Consider the Lehigh Valley IronPigs, the AAA Affiliate of the Philadelphia Phillies, who introduced a scratch-and-sniff Bacon T-shirt this season. No, I’m not joking. Within hours of releasing the t-shirt, orders poured in from all 50 states! I remain convinced that there is no greater bastion of outside-the-box thinking in America than baseball’s minor league system, and the very idea of the Akron RubberDucks fits perfectly.
While I’m on the topic, it seems that the IronPigs set the standard when it comes to, ahem, unique promotions. They found themselves nominated twice for Minor League Baseball’s “Best In-Game Promotion” in 2013. The two promotions nominated: PorkCenter (some kind of interactive social media thing), and the eventual winner “Interactive Urinal Gaming System,” (again, I am not making this up), which offered male fans the opportunity to play video games with their streams of urine.
Truly, Lehigh Valley is on the cutting edge of truly weird promotions.
Anyway, back to the RubberDucks — it is an unconventional name, but it is hardly out of the ordinary in the cutthroat world of minor league baseball. I think it is a great homage to the city of Akron and fun enough to draw some press and (perhaps most importantly) some additional fans through the gate. Quite honestly, I love the quirkiness of the name change, and it’s easily my favorite Indians Minor League Affiliate mascot.
Evaluating the Rubber Ducks
As part of this series, I was able to take in a game at Canal Park courtesy of the Akron RubberDucks (special thanks to Adam Liberman, Rubberducks director of Public Relations). My day with the RubberDucks actually took place over a month ago (on 04/12 against the Bowie Baysox), but not much has changed with the franchise since then. Before I get into the actual rating of the experience, here are the criteria that I will rate the RubberDucks (and all subsequent teams) on:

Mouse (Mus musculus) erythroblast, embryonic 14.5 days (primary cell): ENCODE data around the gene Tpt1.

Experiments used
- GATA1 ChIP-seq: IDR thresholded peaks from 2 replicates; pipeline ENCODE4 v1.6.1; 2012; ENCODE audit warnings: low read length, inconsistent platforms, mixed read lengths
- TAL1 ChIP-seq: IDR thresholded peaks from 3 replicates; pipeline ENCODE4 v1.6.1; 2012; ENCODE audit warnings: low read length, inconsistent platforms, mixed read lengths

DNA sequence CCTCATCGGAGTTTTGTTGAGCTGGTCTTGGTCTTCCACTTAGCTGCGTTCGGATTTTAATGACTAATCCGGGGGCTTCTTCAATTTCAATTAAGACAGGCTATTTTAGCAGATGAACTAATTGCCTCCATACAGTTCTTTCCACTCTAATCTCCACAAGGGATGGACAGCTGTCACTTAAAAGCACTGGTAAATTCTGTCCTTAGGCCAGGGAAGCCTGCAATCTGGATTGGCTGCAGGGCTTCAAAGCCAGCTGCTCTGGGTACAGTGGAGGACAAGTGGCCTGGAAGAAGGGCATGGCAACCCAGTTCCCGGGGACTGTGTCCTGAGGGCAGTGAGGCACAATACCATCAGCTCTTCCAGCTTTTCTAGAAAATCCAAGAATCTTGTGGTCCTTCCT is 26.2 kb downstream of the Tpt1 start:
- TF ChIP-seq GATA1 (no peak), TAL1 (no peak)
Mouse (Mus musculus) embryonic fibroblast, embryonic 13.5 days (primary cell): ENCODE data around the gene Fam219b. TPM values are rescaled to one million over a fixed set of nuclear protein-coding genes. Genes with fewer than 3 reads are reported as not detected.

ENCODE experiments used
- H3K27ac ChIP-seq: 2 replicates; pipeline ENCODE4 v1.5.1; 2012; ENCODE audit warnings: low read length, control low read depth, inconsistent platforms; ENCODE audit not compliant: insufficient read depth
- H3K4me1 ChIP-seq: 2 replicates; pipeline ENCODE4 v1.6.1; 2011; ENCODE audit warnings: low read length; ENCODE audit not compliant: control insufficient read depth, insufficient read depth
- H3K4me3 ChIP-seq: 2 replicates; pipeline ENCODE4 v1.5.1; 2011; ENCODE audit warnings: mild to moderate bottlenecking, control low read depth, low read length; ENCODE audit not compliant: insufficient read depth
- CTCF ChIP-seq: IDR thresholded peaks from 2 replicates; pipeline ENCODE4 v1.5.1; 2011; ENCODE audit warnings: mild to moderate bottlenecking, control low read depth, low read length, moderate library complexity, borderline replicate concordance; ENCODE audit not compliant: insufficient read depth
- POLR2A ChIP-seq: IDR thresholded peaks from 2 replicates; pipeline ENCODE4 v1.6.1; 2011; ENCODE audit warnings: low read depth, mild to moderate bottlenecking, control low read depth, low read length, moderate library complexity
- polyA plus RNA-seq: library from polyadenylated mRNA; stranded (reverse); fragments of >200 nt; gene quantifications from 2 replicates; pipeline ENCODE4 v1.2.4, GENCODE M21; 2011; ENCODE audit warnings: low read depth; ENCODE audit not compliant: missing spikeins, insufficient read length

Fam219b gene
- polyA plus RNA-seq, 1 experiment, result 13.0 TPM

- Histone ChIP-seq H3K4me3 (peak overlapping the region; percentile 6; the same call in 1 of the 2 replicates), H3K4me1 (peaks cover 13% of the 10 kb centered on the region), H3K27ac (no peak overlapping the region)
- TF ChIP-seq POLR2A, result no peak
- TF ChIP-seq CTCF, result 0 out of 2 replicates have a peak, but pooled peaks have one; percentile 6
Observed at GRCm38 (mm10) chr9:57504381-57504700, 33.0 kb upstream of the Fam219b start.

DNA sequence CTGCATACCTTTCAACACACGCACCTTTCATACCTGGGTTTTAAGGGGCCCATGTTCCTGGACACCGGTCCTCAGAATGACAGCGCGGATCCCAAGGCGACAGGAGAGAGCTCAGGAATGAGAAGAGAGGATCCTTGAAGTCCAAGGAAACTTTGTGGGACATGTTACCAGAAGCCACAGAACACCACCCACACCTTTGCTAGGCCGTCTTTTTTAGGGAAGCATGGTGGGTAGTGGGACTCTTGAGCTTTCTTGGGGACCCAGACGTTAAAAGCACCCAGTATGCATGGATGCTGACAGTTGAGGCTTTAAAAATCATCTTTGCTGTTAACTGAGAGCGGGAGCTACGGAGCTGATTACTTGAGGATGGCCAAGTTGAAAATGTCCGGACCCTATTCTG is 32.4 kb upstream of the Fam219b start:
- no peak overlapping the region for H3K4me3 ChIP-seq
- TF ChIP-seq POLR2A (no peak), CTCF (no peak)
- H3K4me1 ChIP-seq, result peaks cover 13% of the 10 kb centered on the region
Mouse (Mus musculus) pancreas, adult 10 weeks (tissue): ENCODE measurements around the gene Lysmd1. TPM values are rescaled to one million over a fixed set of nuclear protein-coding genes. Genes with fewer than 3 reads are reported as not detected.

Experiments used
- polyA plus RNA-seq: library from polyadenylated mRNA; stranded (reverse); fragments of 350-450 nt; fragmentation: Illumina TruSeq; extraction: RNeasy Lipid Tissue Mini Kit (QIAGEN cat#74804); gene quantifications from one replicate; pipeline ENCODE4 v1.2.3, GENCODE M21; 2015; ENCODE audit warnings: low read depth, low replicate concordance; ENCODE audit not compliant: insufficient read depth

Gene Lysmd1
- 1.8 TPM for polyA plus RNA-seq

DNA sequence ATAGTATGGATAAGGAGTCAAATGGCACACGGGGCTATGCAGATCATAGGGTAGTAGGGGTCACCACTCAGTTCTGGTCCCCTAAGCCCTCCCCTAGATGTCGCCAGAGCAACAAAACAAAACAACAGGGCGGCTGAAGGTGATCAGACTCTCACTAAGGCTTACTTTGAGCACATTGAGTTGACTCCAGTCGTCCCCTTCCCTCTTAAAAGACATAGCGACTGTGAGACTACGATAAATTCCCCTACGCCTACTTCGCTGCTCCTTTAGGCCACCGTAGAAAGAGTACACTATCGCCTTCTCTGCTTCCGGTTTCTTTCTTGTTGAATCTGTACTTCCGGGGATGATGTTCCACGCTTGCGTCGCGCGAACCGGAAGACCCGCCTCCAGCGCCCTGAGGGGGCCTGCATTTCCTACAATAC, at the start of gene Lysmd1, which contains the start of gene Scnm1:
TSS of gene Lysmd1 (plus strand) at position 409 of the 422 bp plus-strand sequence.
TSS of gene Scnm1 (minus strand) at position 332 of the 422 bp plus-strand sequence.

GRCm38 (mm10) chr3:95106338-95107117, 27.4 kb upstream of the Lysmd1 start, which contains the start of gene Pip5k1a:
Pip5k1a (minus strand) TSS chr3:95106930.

1) Talent Level – With a nod to the fact that these teams are all Minor League for a reason, the quality of the players on the diamond should be an important consideration for anyone who might buy a ticket. I wouldn’t pay $5 to go see my second cousin’s husband play against his drinking buddies, but I would definitely pay $8 a ticket to see the top prospect in the country learn the ropes. Talent matters.
2) Ticket Prices – Piggybacking off the last point, how much is it going to cost for me to see a game? What kind of a seat will $10 get me? What about $15? For the budget conscious among us, and those who have to worry about entertaining an entire family, this is a crucial point.
3) Stadium – Minor League stadiums are generally not cathedrals of the game, but the atmosphere, comfort, and sight lines of the minor league stadium are important. Are the seats cramped? Are sight lines unobstructed? Am I going to be sitting on a metal bench in 90-degree weather melting like a stick of butter in a skillet? These are important considerations.